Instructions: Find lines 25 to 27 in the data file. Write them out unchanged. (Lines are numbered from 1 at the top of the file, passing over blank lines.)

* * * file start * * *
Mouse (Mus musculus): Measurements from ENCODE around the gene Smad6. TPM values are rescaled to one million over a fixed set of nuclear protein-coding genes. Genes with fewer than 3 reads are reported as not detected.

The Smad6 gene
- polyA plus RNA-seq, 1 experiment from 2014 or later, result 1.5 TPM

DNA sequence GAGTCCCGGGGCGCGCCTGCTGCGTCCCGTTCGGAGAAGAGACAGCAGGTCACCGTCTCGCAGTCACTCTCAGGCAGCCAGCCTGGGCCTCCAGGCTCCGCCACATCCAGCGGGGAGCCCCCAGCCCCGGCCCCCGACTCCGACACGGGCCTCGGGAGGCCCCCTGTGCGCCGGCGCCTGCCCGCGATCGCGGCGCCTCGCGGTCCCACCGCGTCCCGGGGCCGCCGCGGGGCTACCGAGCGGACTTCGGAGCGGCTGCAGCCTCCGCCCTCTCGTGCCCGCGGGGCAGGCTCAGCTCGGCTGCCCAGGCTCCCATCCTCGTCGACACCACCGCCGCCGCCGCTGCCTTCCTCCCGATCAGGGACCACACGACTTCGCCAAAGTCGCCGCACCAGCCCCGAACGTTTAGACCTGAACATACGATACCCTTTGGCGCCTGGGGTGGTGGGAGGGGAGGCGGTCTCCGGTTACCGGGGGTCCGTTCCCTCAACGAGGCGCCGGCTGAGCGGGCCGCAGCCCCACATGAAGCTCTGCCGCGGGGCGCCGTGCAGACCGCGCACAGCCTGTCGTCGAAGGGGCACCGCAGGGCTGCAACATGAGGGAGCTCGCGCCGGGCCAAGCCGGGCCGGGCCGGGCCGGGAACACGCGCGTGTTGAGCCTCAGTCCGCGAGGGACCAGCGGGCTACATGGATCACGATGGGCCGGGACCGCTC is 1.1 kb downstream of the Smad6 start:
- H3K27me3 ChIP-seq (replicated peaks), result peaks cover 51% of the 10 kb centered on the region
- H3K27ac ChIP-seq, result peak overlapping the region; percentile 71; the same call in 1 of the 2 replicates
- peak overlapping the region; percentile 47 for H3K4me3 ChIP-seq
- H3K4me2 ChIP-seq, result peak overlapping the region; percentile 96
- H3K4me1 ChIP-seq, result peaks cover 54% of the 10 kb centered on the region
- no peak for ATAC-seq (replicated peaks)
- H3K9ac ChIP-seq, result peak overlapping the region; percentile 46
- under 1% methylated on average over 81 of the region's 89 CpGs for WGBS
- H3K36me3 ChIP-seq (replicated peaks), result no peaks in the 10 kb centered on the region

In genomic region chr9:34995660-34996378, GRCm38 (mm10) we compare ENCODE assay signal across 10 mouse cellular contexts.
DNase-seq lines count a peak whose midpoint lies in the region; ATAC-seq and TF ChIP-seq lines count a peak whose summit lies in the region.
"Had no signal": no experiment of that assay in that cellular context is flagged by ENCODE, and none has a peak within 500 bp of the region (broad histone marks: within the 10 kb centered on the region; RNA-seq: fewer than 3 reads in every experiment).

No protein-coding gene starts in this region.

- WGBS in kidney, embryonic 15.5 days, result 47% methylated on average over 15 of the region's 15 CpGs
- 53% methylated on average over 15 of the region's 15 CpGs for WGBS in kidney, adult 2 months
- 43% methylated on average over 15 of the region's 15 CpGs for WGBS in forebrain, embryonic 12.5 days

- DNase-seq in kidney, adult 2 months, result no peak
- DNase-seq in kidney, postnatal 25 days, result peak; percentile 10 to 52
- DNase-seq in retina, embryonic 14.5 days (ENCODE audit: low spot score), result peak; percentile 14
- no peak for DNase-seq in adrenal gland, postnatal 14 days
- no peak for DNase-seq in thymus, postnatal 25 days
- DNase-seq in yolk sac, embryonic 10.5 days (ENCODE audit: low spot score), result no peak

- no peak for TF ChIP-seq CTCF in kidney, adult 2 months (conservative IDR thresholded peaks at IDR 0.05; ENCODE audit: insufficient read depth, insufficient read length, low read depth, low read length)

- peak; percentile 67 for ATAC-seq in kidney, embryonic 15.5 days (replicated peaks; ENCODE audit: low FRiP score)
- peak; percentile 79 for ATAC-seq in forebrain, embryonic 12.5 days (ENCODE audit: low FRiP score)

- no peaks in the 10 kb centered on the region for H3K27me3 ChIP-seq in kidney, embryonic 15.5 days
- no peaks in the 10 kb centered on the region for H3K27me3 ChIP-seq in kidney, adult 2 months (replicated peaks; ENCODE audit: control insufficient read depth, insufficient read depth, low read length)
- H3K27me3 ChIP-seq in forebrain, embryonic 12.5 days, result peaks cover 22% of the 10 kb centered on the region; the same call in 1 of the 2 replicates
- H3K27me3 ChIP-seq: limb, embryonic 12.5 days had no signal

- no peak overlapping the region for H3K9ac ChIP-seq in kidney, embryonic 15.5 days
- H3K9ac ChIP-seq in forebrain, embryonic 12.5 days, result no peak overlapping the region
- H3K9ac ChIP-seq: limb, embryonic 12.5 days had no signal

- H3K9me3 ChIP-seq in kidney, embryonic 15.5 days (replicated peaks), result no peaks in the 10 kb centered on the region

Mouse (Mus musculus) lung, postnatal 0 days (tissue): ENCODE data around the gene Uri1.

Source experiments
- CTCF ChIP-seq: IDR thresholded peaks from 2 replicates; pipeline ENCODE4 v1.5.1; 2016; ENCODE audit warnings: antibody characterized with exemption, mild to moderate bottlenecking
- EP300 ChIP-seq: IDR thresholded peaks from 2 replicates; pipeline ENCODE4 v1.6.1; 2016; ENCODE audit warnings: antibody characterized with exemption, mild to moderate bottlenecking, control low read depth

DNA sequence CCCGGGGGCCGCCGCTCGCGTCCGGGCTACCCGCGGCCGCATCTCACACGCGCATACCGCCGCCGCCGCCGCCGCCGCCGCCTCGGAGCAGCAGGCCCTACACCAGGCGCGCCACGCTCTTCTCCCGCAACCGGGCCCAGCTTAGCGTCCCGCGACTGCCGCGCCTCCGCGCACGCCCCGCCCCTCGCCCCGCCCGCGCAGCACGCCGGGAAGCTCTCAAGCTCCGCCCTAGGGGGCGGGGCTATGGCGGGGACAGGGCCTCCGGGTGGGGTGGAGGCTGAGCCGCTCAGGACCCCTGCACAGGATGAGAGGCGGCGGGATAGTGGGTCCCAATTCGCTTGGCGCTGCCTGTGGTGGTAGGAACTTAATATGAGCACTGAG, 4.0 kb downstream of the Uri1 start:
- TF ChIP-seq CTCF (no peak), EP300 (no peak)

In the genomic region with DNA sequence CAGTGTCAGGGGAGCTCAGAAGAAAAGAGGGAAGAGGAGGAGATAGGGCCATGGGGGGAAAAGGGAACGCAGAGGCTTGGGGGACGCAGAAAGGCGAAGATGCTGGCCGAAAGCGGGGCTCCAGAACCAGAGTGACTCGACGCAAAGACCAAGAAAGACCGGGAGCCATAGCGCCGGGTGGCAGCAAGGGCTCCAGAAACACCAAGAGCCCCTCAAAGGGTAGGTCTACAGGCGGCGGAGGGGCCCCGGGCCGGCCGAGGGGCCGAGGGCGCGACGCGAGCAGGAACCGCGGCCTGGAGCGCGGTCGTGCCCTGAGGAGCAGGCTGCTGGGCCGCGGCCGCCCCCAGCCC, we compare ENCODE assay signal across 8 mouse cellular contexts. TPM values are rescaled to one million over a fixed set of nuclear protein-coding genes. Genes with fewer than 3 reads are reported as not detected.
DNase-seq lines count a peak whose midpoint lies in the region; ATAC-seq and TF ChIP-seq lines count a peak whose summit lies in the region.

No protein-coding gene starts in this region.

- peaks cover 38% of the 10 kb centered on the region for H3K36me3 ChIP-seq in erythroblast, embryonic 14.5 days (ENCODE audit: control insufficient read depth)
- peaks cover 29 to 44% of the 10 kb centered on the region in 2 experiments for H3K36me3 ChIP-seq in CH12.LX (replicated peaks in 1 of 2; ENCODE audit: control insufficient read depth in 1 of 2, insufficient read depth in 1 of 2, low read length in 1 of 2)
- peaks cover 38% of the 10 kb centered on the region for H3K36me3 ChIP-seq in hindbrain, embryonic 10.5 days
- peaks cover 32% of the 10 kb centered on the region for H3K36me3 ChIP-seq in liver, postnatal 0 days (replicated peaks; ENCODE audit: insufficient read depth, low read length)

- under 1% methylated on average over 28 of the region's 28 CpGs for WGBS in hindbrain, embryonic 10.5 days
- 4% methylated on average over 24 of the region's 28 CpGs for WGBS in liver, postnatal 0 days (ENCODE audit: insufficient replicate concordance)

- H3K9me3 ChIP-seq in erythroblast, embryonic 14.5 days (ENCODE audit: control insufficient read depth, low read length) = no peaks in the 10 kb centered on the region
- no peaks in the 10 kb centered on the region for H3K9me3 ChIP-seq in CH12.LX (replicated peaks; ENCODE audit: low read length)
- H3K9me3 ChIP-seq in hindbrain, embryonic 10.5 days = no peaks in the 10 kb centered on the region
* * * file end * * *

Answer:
- no peak for DNase-seq in thymus, postnatal 25 days
- DNase-seq in yolk sac, embryonic 10.5 days (ENCODE audit: low spot score), result no peak

- no peak for TF ChIP-seq CTCF in kidney, adult 2 months (conservative IDR thresholded peaks at IDR 0.05; ENCODE audit: insufficient read depth, insufficient read length, low read depth, low read length)